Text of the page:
With the two spur lines, most of the early journeys from Spencer Street to Heidelberg took just under an hour and a half. After wandering through Royal Park to North Fitzroy, the train then diverted up to the Fitzroy station, back to North Fitzroy, across to Clifton Hill, along the second spur to Collingwood, and then finally back to Clifton Hill and then bravely on to Heidelberg - the guests on the first train included Robert Harper, the local M.L.A., who appropriately enough described the route as "supremely ridiculous, perfectly absurd".

Perhaps the ludicrous nature of the original Royal Park loop can best be shown by some simple geography.  The Fitzroy station was seven miles from the city by rail, but only 2¼ by road. Even ignoring the spur lines, Fairfield by this route was nine and a half miles, though only five via Heidelberg Road.

Mont Park  

Although just outside of Darebin's boundaries, there was another spur line which at various time was under consideration as possibly part of an integrated rail network.

The official confirmation late in 1908 of Government plans to establish an asylum at Mont Park led to the construction of the Macleod railway station which opened on 1 March, 1911 after Mr. M. A. Macleod, who owned a strip of land alongside the railway line separating it from the Asylum, agreed to sell his 75 acres to the Government on the proviso that a railway station be erected.

"Everything is now in readiness for the carrying out of the work, and shortly a new station-probably "Macleod"-will be established on the Eltham line"      The Argus, 19 February, 1910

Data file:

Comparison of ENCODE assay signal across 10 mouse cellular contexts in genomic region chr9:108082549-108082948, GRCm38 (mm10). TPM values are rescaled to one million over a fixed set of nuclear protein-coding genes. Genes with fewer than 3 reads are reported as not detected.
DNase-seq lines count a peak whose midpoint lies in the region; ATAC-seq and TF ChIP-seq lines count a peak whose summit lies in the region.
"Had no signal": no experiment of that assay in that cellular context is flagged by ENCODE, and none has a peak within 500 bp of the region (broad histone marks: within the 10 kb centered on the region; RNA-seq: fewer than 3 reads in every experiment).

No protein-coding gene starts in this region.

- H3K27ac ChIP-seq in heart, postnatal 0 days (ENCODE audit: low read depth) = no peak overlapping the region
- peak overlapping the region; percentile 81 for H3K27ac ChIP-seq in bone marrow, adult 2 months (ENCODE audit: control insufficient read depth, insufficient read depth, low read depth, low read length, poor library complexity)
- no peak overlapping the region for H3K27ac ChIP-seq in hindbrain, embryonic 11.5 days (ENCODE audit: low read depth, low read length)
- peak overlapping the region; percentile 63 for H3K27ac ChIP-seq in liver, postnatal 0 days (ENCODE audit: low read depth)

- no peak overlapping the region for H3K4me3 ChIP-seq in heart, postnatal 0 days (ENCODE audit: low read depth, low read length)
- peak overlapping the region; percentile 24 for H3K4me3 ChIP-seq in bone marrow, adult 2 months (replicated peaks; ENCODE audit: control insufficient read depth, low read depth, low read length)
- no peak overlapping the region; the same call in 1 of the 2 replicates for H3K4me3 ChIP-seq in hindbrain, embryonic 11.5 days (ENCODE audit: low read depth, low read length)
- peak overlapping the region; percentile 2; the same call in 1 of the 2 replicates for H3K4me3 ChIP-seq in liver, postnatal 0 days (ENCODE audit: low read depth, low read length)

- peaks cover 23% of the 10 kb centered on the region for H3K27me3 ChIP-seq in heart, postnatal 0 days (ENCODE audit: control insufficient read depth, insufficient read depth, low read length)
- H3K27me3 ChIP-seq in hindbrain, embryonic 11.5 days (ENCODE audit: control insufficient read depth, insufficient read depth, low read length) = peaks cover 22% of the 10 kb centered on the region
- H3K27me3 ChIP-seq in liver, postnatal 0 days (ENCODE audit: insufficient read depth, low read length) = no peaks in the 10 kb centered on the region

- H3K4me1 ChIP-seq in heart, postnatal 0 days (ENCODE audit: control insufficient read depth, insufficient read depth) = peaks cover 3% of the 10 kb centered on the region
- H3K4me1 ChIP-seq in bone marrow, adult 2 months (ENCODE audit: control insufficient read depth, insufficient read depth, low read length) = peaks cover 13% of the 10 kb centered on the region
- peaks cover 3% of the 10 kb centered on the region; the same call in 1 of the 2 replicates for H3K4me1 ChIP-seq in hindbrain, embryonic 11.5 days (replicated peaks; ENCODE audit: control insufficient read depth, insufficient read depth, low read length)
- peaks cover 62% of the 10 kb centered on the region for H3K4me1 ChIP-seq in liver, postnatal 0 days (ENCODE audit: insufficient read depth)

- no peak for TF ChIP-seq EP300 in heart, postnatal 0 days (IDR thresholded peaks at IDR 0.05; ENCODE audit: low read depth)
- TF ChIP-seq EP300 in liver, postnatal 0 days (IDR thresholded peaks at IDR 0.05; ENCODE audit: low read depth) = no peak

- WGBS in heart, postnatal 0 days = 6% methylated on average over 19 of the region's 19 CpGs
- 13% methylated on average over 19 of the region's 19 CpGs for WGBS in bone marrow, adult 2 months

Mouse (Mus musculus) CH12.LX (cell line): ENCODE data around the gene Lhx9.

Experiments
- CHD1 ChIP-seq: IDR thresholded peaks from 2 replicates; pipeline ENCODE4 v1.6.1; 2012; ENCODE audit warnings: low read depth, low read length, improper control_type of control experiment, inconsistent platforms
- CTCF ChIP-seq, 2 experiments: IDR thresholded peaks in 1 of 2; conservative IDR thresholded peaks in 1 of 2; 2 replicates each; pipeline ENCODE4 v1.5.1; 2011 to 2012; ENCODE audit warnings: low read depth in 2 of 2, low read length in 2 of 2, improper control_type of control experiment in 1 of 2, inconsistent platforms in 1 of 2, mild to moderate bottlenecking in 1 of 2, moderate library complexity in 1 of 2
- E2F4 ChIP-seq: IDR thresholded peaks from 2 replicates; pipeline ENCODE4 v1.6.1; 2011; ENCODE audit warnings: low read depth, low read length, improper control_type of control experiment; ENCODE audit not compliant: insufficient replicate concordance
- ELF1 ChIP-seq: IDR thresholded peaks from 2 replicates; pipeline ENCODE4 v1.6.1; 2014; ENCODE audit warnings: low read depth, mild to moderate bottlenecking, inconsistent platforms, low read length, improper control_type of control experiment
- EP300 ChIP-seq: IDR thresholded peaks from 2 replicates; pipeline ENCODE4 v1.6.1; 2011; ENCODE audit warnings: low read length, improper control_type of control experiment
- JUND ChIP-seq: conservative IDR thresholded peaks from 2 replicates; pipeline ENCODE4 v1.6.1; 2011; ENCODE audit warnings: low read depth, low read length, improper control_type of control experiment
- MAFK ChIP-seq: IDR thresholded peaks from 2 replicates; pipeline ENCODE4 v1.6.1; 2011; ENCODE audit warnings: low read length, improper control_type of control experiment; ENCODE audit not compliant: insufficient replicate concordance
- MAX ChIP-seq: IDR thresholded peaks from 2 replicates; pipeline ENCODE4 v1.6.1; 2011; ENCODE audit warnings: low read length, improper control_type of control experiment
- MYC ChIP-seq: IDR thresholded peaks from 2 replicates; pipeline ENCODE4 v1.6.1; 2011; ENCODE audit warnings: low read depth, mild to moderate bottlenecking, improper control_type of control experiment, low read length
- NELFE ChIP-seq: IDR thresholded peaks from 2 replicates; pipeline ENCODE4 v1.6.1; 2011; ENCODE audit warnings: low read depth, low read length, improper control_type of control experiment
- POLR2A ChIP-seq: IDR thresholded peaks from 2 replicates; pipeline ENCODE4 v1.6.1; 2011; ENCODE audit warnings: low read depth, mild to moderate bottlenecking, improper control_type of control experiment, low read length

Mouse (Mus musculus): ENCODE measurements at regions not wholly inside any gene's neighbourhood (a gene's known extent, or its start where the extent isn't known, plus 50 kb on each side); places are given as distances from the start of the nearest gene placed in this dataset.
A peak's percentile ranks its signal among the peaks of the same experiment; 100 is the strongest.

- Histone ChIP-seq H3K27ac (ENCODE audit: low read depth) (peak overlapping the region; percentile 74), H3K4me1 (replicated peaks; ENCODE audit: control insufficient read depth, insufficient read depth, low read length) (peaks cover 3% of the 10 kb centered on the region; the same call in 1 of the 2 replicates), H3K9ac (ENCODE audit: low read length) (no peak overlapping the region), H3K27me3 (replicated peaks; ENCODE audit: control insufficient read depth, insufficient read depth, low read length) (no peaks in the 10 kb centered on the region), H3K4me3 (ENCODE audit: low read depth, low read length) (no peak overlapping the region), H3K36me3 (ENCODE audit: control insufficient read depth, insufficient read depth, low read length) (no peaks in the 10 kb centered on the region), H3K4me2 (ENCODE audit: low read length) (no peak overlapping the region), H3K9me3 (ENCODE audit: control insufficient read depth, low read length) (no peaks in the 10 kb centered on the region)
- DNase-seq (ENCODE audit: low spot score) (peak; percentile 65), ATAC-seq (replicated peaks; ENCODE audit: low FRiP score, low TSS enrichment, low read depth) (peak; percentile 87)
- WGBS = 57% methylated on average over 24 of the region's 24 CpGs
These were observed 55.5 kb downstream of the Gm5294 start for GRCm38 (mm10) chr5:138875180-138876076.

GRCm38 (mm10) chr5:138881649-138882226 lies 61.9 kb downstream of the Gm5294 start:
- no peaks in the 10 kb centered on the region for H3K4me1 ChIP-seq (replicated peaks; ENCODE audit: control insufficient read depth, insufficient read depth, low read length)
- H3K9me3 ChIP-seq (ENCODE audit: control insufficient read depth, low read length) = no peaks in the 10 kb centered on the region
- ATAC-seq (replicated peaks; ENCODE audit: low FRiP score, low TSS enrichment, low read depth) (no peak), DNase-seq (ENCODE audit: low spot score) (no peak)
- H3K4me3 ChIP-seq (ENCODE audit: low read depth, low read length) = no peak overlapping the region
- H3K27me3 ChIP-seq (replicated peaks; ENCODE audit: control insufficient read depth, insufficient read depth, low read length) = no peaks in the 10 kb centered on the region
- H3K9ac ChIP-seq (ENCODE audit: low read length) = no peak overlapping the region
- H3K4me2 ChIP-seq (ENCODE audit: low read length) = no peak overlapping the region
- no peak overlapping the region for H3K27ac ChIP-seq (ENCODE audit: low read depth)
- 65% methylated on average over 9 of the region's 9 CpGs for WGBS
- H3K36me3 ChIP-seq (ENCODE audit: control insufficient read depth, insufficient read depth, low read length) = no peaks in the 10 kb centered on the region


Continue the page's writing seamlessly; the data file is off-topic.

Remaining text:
The land of around 215 acres at Mont Park had been selected by the Government in 1906 in preference to a larger site on the banks of the Plenty River at South Morang, principally because of the site's proximity to the Heidelberg railway line.

The Railways Commissioners later intimated to the Heidelberg Shire Council (which had the final say over the name to be used) that they intended to rename the station Mont Park, but the Council objected saying it saw no reason for the original name to be changed.

The purchase of Mr Macleod's land allowed a spur line to be laid from just south of the station to serve the Mont Park Asylum complex, working commencing in March and completed the same year with the construction expense met by the government Health Department.

It opened soon after completion of the station and was a goods-only line, although some wounded soldiers were transported via rail after arriving back from overseas during the First World War.  An Act was passed in 1946 allowing passenger services but these were never implemented. At the same time, it was suggested that a planned railway from Alphington to East Preston would probably be extended through to Bundoora and Mont Park.

The Mont Park section was electrified in 1928, some five years after the main line, then the electrified section terminating at Eltham.  The line was last used in 1964, the "out" platform at Mont Park remains without the associate building.

Left : At the Macleod station, Group of some of the last troops leaving 16th Australian General Hospital, 1 April, 1920

Right : Part of an aerial image of the Brunswick Street Oval in 1927 showing the spur line behind the ground, footbridge, the goods shed and part of the gasometer on the far right.

 Darebin’s Transport : Tall Tales and True

Freight trucks at the Mont Park platform, with one of the store rooms visible behind the carriages